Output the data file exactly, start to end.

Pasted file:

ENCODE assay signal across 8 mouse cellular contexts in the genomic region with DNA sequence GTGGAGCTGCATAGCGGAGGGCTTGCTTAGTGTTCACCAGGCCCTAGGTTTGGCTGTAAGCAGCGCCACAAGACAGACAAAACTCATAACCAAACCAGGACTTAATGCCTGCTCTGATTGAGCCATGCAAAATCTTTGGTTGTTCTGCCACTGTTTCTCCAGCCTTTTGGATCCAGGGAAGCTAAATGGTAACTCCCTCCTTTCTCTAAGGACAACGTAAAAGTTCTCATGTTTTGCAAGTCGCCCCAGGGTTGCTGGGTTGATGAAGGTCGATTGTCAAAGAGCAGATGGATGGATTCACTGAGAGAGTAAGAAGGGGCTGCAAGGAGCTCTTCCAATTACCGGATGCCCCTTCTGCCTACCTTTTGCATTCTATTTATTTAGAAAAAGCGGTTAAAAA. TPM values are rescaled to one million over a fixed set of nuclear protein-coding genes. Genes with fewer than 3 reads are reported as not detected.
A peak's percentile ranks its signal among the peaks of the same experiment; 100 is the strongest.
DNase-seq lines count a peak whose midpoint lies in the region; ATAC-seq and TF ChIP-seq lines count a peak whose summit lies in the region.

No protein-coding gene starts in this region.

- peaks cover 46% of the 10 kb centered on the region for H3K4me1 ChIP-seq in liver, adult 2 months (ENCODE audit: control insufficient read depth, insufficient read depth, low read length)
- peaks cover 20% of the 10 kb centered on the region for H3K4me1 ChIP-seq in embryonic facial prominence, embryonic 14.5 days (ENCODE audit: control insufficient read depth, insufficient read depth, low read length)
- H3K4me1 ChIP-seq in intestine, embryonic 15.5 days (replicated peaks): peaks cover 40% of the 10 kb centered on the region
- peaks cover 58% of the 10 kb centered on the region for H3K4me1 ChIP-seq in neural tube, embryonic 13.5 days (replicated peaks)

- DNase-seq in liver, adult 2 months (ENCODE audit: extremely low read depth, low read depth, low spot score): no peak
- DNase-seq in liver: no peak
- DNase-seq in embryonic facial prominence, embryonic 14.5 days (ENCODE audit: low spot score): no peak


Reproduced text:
ENCODE assay signal across 8 mouse cellular contexts in the genomic region with DNA sequence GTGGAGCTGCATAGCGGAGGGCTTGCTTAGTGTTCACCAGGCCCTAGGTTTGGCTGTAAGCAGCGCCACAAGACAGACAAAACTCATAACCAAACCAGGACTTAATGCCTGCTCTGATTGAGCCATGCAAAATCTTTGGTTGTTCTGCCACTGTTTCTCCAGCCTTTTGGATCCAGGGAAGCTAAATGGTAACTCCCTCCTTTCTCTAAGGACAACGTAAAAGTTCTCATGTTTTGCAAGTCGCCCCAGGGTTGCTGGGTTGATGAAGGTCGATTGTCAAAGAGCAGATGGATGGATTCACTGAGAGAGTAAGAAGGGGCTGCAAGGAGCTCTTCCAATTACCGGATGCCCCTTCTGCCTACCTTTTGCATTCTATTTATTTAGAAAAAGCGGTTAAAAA. TPM values are rescaled to one million over a fixed set of nuclear protein-coding genes. Genes with fewer than 3 reads are reported as not detected.
A peak's percentile ranks its signal among the peaks of the same experiment; 100 is the strongest.
DNase-seq lines count a peak whose midpoint lies in the region; ATAC-seq and TF ChIP-seq lines count a peak whose summit lies in the region.

No protein-coding gene starts in this region.

- peaks cover 46% of the 10 kb centered on the region for H3K4me1 ChIP-seq in liver, adult 2 months (ENCODE audit: control insufficient read depth, insufficient read depth, low read length)
- peaks cover 20% of the 10 kb centered on the region for H3K4me1 ChIP-seq in embryonic facial prominence, embryonic 14.5 days (ENCODE audit: control insufficient read depth, insufficient read depth, low read length)
- H3K4me1 ChIP-seq in intestine, embryonic 15.5 days (replicated peaks): peaks cover 40% of the 10 kb centered on the region
- peaks cover 58% of the 10 kb centered on the region for H3K4me1 ChIP-seq in neural tube, embryonic 13.5 days (replicated peaks)

- DNase-seq in liver, adult 2 months (ENCODE audit: extremely low read depth, low read depth, low spot score): no peak
- DNase-seq in liver: no peak
- DNase-seq in embryonic facial prominence, embryonic 14.5 days (ENCODE audit: low spot score): no peak